Background: The body mass index/airflow obstruction/dyspnea/exercise capacity (BODE) index and global initiative for chronic obstructive lung disease (GOLD) staging system are validated measures to define disease severity and to predict survival in chronic obstructive pulmonary disease (COPD). We aimed to investigate the influence of BODE classes (score: 0-2, 3-4, 5-7, and 7-10) and GOLD stages (I, II, III, and IV) on the moderate/severe exacerbation occurrence risk in a cohort of 120 mild/very severe stable patients with COPD.
Methods: Demographics, clinical evaluation, spirometry, peripheral oxygen saturation, body composition, 6-minute walking distance, dyspnea, and quality of life measurements were obtained at baseline. Patients were followed up for 1 year or until death, and information on exacerbation was collected.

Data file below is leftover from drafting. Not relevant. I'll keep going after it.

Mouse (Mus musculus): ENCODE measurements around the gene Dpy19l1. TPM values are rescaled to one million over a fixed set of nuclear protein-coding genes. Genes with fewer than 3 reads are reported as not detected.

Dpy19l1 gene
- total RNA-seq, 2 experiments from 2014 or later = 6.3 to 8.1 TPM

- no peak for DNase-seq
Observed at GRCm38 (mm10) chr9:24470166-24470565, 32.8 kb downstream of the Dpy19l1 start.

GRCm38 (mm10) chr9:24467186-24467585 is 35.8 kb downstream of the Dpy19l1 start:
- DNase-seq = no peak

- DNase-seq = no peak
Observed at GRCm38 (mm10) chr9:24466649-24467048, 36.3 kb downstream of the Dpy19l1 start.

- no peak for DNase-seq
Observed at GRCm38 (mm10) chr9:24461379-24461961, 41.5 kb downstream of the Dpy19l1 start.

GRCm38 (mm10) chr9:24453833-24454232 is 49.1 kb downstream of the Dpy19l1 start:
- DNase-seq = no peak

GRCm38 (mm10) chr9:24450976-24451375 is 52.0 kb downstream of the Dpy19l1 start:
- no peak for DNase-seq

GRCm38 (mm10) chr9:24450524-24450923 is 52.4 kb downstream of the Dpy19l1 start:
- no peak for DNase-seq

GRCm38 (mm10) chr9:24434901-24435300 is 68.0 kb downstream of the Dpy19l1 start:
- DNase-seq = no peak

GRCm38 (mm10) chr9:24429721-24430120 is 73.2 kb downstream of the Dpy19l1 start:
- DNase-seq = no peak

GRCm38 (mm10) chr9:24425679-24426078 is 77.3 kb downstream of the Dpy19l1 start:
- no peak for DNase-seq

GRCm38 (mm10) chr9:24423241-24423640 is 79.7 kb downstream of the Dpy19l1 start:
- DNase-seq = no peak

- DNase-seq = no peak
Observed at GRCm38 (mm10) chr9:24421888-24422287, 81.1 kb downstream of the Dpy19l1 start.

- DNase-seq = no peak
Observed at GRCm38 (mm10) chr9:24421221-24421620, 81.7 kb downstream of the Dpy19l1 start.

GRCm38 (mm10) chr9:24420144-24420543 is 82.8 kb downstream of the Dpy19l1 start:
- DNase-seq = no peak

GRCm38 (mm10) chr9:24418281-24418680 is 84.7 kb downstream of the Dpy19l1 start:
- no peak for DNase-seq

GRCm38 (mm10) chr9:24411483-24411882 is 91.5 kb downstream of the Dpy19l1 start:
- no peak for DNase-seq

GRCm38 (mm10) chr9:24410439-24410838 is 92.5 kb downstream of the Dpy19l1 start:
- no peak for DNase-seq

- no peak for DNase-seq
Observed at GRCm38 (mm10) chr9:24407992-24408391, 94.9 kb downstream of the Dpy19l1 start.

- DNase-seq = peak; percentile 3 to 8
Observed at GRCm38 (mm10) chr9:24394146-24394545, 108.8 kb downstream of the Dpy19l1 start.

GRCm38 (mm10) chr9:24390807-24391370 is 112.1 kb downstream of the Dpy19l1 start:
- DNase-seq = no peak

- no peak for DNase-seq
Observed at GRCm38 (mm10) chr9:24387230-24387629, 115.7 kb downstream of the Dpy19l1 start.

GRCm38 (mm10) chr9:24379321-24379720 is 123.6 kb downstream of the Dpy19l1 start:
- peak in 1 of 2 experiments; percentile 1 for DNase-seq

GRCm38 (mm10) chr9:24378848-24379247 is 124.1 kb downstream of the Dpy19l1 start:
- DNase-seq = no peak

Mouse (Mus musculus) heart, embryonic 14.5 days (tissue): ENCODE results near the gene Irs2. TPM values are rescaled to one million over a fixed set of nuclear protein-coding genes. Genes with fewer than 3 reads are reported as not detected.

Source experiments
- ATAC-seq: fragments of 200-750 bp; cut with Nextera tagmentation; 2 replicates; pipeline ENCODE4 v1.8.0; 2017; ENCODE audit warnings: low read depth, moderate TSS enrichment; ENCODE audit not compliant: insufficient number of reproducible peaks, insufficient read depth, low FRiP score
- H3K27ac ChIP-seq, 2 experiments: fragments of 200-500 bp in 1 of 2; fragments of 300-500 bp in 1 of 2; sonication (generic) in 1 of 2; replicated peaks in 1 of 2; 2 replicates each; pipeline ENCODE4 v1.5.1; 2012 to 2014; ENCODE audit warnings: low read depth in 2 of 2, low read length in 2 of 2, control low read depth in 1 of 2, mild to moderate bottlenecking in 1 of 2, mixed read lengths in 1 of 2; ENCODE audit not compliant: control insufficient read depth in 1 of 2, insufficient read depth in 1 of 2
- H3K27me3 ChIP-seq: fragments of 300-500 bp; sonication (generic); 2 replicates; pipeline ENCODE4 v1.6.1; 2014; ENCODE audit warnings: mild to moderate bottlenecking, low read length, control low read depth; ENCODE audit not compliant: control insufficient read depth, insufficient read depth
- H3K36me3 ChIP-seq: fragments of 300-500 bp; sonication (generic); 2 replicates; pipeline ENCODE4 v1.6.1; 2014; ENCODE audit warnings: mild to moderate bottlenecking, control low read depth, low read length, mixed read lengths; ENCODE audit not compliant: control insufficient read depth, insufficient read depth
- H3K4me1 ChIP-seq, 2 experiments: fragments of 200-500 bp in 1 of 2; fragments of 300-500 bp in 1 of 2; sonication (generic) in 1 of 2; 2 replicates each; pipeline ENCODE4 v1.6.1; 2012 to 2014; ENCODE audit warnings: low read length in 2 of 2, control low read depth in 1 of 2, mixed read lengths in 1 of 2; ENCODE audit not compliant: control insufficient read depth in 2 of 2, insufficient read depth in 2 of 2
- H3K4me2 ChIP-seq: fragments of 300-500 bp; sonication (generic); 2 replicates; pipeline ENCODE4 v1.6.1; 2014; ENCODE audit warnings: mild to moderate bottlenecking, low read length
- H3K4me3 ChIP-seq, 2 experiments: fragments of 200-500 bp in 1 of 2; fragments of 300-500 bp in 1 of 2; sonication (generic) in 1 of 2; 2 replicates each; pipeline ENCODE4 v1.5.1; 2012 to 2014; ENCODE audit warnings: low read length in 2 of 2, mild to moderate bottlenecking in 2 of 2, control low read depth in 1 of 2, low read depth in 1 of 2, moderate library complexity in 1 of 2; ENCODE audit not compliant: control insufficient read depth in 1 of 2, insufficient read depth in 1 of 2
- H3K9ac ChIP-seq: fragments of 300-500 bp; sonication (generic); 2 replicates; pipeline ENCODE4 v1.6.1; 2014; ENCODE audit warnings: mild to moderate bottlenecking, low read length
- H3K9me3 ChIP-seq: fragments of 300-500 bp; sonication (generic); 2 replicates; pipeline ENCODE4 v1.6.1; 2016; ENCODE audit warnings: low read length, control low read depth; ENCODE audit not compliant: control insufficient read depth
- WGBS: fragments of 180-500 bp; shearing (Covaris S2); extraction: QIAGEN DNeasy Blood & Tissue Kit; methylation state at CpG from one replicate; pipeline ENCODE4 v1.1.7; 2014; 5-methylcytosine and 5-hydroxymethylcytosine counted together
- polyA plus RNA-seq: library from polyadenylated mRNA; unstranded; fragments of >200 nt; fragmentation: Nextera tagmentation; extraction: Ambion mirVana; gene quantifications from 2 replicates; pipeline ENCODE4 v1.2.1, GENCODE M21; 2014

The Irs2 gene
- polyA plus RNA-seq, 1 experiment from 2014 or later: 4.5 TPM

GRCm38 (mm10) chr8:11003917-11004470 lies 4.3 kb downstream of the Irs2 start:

Results: The median annual exacerbation rate was 0.8. Logistic regression showed that the relationship between the risk for moderate/severe exacerbations during a 1-year follow-up for the GOLD stage was odds ratio: 2.01; 95% confidence interval: 1.39-2.98 and for the BODE index was odds ratio: 2.08; 95% confidence interval: 1.27-3.61. The area under the receiver-operator curve to predict exacerbation during the 1-year follow-up was 0.69 for the GOLD stage and 0.62 for the BODE index. Adjusted multiple logistic regression selected only older age and lower peripheral oxygen saturation as risk factors for COPD exacerbation in the 1-year follow-up.
Conclusions: In summary, our study shows that unidimensional GOLD classification and multidimensional BODE index staging systems seem to have similar clinical utility in predicting exacerbation in ambulatory COPD patients with COPD. However, variables not included in both systems seem to be the main predictors of the exacerbation risk.